Phased Retirement Can Be a Win-Win

Phased Retirement Can Be a Win-Win

As you are nearing retirement, you might not want to completely withdraw from the workforce. More companies are beginning to implement phased retirement programs for their employees which would allow them to have a more balanced lifestyle while still remaining in the workforce part time. Transitioning into retirement rather than dropping cold turkey sounds like a promising idea however, there may be some hidden impediments that you should be aware of before you consider taking up a phased retirement program.

Although the specifics of the program vary by employer, the two main types offered are formal and Informal programs. Formal phased retirement programs have clear guidelines of the benefits and the effects on benefits stated within the parameters of the agreement. Informal programs on the other hand are mutual agreements that you come to with your employer, which may be open to change. Be careful with informal programs, you may need to do a little digging of your own. Depending on the program, phased retirement may hinder your benefits when you fully retire. Here are some ways your pension, social security, and health care benefits may be adversely affected and what you can do to avoid these risks.

Pension

The crucial factor of a pension is that the dollar amount is determined by a formula, usually based on earnings and years of service. A lot of pension plans depend on the last few years of employment. If those final years are spent with reduced hours and pay, your pension benefit in the long-run will also diminish. Therefore, before adopting a program, you should first determine how your phased retirement program will have an affect on your pension sum. If there could be a negative impact, an alternative option could be to collect the pension after quitting, and return to your job as an independent contractor or a part-time worker.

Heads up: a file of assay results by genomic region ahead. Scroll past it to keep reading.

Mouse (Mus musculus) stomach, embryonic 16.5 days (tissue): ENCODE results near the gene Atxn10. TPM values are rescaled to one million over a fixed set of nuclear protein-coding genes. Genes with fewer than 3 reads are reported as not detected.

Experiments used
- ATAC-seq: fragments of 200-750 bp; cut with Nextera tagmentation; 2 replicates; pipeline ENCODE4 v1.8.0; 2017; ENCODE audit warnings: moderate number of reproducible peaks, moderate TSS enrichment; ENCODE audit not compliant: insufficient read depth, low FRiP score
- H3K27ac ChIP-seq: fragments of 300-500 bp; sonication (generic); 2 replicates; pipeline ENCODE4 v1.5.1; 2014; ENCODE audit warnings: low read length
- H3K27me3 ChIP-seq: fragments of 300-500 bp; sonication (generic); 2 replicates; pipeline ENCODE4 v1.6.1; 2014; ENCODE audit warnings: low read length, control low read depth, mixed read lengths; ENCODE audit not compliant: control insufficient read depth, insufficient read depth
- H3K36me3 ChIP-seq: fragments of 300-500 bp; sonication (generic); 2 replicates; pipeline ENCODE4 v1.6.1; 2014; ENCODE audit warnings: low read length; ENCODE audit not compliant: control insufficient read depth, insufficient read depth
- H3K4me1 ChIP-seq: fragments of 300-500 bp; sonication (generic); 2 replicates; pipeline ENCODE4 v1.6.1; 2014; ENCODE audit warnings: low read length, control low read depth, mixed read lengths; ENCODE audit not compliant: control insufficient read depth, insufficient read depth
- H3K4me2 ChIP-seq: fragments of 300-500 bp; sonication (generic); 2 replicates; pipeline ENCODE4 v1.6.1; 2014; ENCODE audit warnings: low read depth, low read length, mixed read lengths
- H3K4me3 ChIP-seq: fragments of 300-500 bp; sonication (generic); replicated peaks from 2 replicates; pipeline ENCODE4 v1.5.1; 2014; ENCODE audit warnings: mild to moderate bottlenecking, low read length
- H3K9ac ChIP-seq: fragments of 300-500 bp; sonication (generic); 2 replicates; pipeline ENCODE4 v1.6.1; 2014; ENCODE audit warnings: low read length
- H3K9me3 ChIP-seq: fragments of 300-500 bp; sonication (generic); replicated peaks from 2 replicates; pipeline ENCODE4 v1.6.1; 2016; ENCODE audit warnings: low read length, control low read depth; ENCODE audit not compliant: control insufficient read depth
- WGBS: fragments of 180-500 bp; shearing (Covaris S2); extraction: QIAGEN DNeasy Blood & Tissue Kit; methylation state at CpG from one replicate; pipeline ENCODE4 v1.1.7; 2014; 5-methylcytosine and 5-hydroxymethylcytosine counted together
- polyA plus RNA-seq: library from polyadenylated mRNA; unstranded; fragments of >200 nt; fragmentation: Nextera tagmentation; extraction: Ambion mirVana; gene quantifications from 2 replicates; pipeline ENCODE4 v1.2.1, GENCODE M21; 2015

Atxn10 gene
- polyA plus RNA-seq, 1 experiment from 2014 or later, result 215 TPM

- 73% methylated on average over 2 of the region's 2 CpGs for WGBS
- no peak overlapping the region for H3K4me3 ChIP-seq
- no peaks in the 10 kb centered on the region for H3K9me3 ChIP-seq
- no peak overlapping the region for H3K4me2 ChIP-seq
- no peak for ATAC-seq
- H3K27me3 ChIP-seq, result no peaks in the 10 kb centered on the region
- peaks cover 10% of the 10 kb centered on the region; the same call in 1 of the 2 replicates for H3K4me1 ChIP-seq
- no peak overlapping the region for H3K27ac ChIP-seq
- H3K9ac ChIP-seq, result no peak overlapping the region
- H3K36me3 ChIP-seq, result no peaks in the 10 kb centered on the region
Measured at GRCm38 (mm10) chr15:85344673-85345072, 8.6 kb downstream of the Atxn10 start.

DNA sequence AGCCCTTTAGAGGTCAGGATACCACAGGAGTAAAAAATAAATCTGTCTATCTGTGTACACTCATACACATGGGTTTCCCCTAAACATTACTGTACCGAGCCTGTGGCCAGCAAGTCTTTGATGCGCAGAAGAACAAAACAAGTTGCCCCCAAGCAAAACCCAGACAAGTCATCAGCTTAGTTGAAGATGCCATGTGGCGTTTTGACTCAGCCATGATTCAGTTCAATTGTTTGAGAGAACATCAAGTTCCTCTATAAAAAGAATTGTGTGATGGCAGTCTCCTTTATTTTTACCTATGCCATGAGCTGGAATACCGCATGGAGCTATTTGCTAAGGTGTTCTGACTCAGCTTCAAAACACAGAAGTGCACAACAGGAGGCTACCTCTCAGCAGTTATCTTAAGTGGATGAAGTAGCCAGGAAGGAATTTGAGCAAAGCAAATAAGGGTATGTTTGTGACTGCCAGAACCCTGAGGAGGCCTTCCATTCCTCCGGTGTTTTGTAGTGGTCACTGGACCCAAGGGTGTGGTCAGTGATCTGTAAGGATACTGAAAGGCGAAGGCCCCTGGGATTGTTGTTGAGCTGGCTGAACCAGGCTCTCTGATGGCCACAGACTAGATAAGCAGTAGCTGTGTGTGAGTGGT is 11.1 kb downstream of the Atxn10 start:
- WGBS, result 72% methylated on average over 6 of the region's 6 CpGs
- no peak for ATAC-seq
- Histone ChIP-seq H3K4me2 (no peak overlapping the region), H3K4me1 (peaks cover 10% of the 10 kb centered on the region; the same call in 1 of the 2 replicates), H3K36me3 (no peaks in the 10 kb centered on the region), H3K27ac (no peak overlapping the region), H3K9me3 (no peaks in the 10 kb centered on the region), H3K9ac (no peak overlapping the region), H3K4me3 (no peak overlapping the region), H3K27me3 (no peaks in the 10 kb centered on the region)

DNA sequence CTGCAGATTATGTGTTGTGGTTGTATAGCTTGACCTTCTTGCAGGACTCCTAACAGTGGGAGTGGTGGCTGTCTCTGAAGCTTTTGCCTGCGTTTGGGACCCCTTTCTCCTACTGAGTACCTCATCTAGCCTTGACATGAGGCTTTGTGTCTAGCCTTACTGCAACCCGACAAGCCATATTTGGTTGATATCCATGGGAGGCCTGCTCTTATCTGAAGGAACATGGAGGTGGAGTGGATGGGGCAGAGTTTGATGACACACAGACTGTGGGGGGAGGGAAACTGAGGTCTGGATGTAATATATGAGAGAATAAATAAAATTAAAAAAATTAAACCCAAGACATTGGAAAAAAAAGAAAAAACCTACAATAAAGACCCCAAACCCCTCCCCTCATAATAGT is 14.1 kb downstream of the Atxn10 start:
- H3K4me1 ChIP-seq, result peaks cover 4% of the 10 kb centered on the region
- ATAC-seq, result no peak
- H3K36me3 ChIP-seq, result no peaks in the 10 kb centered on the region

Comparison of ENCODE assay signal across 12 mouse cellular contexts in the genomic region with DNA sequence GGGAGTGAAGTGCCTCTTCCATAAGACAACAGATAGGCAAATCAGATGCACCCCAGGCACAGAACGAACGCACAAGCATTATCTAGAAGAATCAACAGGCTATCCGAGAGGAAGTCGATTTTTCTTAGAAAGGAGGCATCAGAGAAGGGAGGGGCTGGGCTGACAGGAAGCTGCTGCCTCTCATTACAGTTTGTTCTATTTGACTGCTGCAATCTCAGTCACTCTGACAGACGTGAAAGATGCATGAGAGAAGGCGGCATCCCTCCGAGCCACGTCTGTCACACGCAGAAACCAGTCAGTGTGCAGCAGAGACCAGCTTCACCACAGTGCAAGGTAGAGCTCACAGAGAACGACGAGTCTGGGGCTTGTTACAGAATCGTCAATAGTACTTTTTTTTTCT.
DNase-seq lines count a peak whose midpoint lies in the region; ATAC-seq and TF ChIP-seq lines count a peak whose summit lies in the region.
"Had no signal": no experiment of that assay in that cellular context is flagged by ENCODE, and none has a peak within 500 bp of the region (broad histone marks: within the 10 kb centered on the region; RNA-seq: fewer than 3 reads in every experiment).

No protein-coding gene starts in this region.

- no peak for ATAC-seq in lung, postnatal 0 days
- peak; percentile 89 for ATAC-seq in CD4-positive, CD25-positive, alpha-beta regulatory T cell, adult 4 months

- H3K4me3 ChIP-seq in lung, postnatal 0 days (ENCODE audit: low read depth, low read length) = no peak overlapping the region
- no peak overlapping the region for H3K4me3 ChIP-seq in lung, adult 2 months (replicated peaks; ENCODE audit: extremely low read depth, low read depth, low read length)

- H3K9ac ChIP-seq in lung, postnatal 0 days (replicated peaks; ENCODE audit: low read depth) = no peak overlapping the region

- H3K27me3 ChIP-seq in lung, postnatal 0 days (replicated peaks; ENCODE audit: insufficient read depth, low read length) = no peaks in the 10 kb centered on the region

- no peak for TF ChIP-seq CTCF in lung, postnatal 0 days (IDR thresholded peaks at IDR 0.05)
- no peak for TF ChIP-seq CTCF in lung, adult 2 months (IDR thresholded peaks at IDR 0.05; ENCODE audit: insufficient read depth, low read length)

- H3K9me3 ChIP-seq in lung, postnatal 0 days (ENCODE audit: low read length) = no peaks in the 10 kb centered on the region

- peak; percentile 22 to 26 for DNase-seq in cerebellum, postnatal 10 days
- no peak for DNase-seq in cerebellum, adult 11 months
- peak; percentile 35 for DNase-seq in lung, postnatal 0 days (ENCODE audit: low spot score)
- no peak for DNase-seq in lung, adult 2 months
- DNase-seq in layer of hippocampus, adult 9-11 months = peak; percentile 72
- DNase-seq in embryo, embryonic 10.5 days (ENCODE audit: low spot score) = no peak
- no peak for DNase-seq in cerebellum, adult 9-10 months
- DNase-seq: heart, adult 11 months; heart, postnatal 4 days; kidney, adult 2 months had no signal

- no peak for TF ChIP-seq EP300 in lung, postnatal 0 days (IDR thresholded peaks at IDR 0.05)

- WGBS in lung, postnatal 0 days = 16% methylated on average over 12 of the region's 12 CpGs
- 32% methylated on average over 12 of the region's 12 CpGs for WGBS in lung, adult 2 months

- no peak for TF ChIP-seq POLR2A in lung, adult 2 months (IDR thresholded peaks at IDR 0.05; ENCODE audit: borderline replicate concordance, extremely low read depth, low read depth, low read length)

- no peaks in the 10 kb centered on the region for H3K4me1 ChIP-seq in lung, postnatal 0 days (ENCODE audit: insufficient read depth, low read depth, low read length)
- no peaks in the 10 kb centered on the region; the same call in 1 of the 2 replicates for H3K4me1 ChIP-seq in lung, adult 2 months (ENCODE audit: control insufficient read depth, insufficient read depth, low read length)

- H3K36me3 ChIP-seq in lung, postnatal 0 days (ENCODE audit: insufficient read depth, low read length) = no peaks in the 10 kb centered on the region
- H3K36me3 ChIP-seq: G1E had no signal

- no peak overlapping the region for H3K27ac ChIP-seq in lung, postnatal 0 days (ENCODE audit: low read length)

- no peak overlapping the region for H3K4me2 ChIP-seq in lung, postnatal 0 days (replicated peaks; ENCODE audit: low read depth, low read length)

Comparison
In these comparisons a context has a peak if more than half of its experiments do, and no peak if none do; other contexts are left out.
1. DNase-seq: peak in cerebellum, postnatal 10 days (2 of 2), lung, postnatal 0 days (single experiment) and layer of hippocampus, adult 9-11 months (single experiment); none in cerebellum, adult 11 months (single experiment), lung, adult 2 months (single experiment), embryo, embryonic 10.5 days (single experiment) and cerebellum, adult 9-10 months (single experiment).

Social Security

According to MyRetirement Paycheck by the NEFE, a worker’s prior earnings are recalculated in current wage terms. Average monthly earnings for the thirty-five highest income years determine your social security benefit. If you enter a phased retirement program which decreases your earnings, your social security annuities may be a fraction of what they could have been if you had retired from the get-go. Be sure to make sure whether your phased retirement working period factors into your social security distributions.  

Health Care

Reduced hours may leave you unqualified for health care that is offered by your company. When consulting a phased retirement program with your employer, determine whether you will be able to retain employer-sponsored health care benefits. If you plan to count on your employer’s health care, you may end up paying higher health care costs than you would have if you had completely retired at eligibility. On that account, it is important to ascertain what outweighs the other when transitioning into phased retirement; benefits of health care or the costs you would be paying to maintain it.

Companies that offer formal phased retirement programs tend to protect your pension, social security and health care benefits. On the other hand, if it is an informal program, you may need to discuss these benefits with your financial advisor or employer.  Determining how these calculations, and others if any, may be affected and what actions you will need to take. As a result, when you are ready to consider phased retirement, you will be able to make an informed decision.

Are you currently in a phased retirement program? How has that worked out for you? What changes would you like to see with your employer’s phased retirement program, share your experiences with us in the comment section! Have other questions? Visit our forum!

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